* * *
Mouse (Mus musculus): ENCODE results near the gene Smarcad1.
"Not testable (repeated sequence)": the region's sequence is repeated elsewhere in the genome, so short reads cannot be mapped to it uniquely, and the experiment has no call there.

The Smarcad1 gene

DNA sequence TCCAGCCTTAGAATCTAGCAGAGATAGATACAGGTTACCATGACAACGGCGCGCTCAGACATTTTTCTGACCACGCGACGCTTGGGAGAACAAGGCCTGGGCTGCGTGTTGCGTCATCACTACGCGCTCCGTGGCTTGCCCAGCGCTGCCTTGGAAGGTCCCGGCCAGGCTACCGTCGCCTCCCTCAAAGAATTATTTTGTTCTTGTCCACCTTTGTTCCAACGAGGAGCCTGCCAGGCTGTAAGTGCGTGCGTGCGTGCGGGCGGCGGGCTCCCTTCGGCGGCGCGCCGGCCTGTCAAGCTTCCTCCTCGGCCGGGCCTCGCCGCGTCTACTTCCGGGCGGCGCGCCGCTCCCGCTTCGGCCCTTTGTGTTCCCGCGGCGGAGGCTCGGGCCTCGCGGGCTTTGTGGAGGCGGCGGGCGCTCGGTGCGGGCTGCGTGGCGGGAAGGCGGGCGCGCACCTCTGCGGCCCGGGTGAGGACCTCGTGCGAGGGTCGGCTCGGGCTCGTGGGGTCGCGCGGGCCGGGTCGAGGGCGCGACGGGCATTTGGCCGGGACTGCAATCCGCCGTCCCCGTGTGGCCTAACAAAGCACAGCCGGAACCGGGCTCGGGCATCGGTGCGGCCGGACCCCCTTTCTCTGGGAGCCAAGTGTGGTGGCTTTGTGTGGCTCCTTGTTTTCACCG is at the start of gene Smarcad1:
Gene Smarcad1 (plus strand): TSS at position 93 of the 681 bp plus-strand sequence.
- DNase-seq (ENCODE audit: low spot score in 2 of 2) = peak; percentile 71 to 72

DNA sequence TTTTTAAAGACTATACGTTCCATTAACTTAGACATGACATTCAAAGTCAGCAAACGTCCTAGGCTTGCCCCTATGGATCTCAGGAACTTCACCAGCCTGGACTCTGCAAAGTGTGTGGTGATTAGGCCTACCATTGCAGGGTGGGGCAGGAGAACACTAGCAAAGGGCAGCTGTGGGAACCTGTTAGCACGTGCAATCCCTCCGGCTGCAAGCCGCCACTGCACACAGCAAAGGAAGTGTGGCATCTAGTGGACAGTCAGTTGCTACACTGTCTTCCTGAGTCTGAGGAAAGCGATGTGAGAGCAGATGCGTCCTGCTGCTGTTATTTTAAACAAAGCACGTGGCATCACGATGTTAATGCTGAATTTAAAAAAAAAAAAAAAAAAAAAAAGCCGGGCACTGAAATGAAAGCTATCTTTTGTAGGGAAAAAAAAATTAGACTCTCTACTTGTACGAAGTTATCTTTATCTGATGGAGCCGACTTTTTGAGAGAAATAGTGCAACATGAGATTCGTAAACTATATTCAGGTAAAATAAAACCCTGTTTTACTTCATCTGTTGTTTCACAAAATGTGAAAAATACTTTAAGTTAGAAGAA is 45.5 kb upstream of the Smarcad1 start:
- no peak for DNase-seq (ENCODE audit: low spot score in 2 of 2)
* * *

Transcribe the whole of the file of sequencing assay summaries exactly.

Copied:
Mouse (Mus musculus): ENCODE results near the gene Smarcad1.
"Not testable (repeated sequence)": the region's sequence is repeated elsewhere in the genome, so short reads cannot be mapped to it uniquely, and the experiment has no call there.

The Smarcad1 gene

DNA sequence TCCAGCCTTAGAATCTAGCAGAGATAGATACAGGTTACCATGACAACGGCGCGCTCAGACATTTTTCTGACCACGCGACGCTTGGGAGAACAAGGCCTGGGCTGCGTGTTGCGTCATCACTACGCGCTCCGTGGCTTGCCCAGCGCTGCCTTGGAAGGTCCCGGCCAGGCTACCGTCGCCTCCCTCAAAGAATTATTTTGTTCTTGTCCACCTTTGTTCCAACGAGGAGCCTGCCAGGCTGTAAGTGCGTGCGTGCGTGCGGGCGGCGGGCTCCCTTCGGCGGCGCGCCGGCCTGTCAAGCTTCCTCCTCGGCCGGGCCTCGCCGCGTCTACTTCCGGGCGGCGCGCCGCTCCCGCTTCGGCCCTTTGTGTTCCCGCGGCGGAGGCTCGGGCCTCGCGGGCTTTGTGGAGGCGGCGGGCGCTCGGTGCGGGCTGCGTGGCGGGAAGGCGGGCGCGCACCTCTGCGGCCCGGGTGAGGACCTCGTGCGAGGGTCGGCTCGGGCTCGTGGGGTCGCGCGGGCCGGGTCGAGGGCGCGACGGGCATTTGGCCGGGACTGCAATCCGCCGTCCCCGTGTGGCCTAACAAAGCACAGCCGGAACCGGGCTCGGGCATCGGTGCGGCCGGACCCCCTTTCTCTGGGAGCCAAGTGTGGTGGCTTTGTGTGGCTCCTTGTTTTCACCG is at the start of gene Smarcad1:
Gene Smarcad1 (plus strand): TSS at position 93 of the 681 bp plus-strand sequence.
- DNase-seq (ENCODE audit: low spot score in 2 of 2) = peak; percentile 71 to 72

DNA sequence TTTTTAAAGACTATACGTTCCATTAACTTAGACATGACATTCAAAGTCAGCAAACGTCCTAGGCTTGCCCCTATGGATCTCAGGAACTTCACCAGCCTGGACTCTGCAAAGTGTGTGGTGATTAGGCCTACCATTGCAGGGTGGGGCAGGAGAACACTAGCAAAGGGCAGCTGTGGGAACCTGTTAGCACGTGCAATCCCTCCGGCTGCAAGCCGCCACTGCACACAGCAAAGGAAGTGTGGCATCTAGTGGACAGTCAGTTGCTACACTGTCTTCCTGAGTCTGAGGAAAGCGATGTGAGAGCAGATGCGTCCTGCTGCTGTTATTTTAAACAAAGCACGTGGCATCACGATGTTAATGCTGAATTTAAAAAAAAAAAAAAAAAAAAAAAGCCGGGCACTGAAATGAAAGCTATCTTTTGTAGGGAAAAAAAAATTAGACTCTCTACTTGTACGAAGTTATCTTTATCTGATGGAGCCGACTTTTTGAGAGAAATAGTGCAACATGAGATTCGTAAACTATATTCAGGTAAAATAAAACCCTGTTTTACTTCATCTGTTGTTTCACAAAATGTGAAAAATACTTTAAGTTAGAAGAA is 45.5 kb upstream of the Smarcad1 start:
- no peak for DNase-seq (ENCODE audit: low spot score in 2 of 2)